Does deficit spending by the federal government have more good or ill effects?

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I took an undergrad macro economics class at Drake University a few years back and I had a hard time understanding the professor on several issues. (I want to say that I'm not politically motivated here, or trying to make a political point). One issue was regarding national debt and deficit spending. In class we discussed how historically the USA general public and government hadn't looked favorably on holding debt until the 1930's. During this time through borrowing and spending on domestic projects the federal government helped pull the nation out of the grips of the depression. Since then it's been an accepted part of life that deficit spending by the federal government has more good than ill effects. Sometimes I think this works, but too often it's just assumed it works and we've worked ourselves into a massive financial hole by this unchallenged assumption. The rational he used was the debt was being bought by citizens and thus the interest on this debt was owed to ourselves, and when the gov repaid the debt and interest there was a gain somewhere in the US economy for purchase or investment in something else. I could buy this point of view if the Treasury sales were restricted to US citizens, but the fact is there are many international purchasers of our debt so we are actually paying out interest to England, Canada, Japan, China, etc. So the beneficiaries are not ourselves, but foreigners. I'm not sure if the professor was getting his point of view from a textbook or his own judgement, but I'm curious why these viewpoints are not scrutinized more in academia. Any insight would be helpful, thanks!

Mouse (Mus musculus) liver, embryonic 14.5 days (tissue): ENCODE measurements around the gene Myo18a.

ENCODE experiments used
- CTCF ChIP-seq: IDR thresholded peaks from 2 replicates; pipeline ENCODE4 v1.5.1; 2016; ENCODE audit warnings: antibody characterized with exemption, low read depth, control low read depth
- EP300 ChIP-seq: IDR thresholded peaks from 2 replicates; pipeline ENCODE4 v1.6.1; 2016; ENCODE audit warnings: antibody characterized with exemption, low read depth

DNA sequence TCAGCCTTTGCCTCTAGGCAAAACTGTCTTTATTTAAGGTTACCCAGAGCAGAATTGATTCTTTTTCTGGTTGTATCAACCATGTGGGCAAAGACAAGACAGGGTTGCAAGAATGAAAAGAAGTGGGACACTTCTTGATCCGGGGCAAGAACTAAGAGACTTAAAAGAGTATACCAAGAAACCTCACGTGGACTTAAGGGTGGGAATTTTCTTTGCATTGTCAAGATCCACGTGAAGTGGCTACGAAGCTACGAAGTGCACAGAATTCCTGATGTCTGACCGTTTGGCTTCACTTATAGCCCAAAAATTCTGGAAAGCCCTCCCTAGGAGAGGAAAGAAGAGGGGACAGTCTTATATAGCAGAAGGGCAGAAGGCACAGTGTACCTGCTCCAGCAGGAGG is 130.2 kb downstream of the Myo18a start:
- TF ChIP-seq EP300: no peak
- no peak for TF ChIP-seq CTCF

Your understanding is correct that government debt allows governments to handle economic recessions better. When the private sector employment and therefore consumption demand is shrinking, the government can increase its public sector spending (by borrowing) which not only increases public sector employment but also provides for safety net to unemployed (benefits) and helps sustain aggregate demand in the economy. In general, government debt serves as a useful tool for conducting both monetary and fiscal policy. By allowing federal, state, and municipal governments to borrow, it lets these entities build infrastructure and create human and knowledge capital that can serve future generations. As it may not be possible for the government to fund these projects from current tax revenues, it is justified to borrow from the current generation and then pay them back by taxing future generations who are most likely to benefit from these long run projects. However, for smoothing business cycles, the underlying policy principle is that ‘spend in bad times and save in good times’, which would require that the government run surpluses when the economy is doing well. Unfortunately, in the last forty years, the US government has run (relatively small) surpluses only during 1998 – 2001. In the rest, it has run deficits. As a result, the current US debt to GDP stands slightly above 100%, which in the developing world is considered high – only few countries, e.g., Japan and Italy have a higher government debt to GDP ratio. The key issue right now is whether the present level of debt and ongoing deficits are sustainable. There is a general agreement that current benefits under Medicare and Social security programs cannot be funded from current revenue streams and as more and more baby boomers retire, these programs will eventually be bankrupt. Either benefits under these programs need to be reduced (which people on the right argue), or tax revenues need to be increased (which people on the left suggest) in order to meet future benefit obligations. Otherwise, the government will continue running deficits, and its debt will continue to grow, and in the end servicing and repaying this debt will itself become impossible – that is, the debt will become unsustainable. About a third of US debt is held by foreigners (and largest chunks by China and Japan). US treasuries are the safest assets (despite S&P downgrading it to AA+ last years), and all foreign central banks want to hold it as reserves that provides with them with a critical cushion in times of their financial and currency crisis. The dollar happens to be the most desirable currency because of its stability. This can be a boon but also a curse: due to worldwide demand for US treasuries, the interest rate is low. As treasury interest rates work as benchmark interest rates for most of the other US financial products (including mortgages), a low interest rate (relative to fundamental) may encourage over borrowing – this is one of the reasons for extremely low US savings rates before the subprime crisis. Indeed, due to dollar assets being the safest assets, foreigners have paid much less interest on their US asset holdings than they could have earned by holding other securities (euro assets for example).